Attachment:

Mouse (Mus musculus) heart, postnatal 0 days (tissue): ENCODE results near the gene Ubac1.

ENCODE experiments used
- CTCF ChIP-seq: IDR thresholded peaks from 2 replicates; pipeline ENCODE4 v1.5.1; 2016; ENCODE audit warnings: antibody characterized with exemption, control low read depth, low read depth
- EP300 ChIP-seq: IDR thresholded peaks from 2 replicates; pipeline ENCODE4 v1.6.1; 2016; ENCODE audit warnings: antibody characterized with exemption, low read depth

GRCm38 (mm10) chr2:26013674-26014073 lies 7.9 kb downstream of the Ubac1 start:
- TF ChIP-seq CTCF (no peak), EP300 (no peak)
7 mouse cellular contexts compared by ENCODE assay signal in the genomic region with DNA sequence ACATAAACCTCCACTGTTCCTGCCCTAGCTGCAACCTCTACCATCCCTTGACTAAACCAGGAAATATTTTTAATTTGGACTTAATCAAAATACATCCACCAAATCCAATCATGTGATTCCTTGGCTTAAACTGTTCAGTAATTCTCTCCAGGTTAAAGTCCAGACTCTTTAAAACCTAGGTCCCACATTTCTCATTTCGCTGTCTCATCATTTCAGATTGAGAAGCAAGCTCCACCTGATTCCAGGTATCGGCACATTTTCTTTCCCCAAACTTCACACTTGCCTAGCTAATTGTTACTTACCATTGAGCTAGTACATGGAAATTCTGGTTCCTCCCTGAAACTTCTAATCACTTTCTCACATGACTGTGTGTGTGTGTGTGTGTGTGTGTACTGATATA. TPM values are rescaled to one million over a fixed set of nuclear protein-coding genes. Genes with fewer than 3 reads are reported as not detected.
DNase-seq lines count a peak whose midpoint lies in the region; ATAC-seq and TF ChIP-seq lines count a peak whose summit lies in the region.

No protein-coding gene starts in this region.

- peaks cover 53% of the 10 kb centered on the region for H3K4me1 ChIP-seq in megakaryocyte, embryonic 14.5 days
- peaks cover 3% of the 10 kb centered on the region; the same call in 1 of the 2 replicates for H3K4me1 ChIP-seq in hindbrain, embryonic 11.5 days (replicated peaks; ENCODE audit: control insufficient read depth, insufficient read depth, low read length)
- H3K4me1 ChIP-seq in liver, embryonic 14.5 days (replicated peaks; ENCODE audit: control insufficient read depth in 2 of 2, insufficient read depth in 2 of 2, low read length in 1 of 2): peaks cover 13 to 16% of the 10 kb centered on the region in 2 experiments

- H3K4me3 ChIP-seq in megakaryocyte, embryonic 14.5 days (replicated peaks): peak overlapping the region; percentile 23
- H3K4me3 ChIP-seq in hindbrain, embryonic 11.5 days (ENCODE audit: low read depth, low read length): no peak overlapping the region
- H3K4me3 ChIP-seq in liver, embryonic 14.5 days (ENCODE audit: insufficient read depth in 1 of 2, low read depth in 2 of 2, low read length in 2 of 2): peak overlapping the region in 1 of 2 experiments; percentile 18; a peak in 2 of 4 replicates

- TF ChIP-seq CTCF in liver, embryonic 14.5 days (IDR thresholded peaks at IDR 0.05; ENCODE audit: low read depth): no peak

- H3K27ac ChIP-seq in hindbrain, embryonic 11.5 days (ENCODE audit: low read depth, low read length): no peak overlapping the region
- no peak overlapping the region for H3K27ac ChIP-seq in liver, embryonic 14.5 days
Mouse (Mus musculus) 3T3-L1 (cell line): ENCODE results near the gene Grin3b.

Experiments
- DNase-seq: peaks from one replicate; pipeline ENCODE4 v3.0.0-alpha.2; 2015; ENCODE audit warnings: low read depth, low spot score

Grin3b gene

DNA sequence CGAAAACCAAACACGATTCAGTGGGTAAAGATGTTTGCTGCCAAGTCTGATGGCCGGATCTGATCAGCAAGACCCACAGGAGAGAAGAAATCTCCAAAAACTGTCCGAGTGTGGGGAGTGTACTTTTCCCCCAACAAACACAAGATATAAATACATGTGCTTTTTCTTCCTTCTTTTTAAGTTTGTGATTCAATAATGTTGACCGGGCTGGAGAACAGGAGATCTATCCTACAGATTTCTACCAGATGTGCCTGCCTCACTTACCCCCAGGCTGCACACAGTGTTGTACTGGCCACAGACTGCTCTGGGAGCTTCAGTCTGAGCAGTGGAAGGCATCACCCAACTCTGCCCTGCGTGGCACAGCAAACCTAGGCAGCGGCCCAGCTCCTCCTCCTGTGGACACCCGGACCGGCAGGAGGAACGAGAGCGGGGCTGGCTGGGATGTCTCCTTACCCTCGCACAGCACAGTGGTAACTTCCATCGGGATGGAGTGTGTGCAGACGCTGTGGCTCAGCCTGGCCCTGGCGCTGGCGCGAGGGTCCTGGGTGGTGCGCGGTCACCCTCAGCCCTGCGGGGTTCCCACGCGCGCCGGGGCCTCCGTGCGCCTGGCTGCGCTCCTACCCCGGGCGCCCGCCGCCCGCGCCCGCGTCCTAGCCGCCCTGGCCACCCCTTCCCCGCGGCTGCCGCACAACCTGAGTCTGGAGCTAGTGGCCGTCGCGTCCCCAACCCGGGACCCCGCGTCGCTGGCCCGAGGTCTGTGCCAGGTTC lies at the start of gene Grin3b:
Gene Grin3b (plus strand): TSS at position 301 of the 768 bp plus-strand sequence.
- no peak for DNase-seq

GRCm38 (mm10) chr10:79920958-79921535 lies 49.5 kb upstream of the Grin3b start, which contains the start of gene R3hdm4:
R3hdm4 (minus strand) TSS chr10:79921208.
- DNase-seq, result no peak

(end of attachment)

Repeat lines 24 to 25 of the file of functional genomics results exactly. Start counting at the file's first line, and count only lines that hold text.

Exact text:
Gene Grin3b (plus strand): TSS at position 301 of the 768 bp plus-strand sequence.
- no peak for DNase-seq